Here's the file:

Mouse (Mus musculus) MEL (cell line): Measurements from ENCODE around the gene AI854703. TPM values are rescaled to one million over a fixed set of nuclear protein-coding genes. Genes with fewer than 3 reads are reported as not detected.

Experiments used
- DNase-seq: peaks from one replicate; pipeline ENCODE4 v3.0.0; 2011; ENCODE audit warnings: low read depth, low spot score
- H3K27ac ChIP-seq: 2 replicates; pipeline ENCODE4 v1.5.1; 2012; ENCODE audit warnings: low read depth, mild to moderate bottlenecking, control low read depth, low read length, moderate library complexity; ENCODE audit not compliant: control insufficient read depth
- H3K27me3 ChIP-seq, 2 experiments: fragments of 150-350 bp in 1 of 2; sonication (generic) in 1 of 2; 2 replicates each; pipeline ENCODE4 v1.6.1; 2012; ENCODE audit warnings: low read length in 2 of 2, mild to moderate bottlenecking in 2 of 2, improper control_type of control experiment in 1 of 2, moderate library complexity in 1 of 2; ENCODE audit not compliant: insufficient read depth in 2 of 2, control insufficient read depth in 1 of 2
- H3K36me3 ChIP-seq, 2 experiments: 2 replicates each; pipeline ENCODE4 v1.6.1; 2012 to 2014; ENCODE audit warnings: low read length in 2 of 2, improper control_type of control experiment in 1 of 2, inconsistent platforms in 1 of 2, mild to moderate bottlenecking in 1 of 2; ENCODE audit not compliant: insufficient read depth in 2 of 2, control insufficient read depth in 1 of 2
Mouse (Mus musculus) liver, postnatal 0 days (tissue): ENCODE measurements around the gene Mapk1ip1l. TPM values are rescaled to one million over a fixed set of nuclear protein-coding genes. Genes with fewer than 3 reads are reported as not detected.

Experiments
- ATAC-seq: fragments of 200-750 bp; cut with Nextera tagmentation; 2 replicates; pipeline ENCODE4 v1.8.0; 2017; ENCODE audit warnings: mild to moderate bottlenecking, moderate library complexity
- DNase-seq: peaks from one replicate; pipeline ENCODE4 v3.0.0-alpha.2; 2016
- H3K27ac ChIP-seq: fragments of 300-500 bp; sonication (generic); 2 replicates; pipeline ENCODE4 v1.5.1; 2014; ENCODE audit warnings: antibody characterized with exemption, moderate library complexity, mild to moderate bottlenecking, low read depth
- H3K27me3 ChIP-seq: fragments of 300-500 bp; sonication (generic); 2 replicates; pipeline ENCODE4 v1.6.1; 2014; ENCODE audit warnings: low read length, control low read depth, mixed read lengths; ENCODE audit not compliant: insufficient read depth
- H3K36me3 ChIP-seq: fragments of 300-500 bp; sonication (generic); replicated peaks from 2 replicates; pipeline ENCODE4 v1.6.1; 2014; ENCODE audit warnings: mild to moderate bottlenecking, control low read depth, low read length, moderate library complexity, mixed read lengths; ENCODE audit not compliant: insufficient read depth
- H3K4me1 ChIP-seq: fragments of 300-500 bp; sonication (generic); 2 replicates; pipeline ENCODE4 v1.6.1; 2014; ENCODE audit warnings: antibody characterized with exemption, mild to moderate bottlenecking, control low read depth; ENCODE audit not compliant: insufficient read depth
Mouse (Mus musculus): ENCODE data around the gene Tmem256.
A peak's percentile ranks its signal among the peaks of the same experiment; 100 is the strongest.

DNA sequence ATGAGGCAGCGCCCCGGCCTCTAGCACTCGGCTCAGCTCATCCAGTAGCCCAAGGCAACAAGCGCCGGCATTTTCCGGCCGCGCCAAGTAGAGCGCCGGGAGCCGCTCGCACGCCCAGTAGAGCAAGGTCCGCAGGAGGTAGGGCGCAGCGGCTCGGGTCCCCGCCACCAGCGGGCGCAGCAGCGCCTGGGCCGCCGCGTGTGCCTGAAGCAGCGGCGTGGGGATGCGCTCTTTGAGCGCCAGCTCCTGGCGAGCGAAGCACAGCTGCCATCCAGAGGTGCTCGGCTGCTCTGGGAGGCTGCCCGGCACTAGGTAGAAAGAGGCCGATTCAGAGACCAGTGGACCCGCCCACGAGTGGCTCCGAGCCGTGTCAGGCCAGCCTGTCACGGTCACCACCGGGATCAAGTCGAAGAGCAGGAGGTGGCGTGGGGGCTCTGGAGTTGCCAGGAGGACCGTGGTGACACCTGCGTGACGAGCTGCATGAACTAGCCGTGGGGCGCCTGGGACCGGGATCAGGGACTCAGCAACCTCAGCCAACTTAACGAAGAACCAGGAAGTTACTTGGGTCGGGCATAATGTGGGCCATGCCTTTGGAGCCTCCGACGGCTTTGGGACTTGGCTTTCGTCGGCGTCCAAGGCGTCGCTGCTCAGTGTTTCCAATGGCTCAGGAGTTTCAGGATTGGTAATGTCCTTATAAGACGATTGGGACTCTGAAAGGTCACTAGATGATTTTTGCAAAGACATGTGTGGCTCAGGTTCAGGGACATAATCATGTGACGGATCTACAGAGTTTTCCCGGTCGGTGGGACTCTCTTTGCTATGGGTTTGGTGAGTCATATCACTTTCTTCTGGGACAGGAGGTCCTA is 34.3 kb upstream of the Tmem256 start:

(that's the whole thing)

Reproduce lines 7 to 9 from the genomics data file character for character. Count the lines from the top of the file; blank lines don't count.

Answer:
Mouse (Mus musculus) liver, postnatal 0 days (tissue): ENCODE measurements around the gene Mapk1ip1l. TPM values are rescaled to one million over a fixed set of nuclear protein-coding genes. Genes with fewer than 3 reads are reported as not detected.

Experiments
- ATAC-seq: fragments of 200-750 bp; cut with Nextera tagmentation; 2 replicates; pipeline ENCODE4 v1.8.0; 2017; ENCODE audit warnings: mild to moderate bottlenecking, moderate library complexity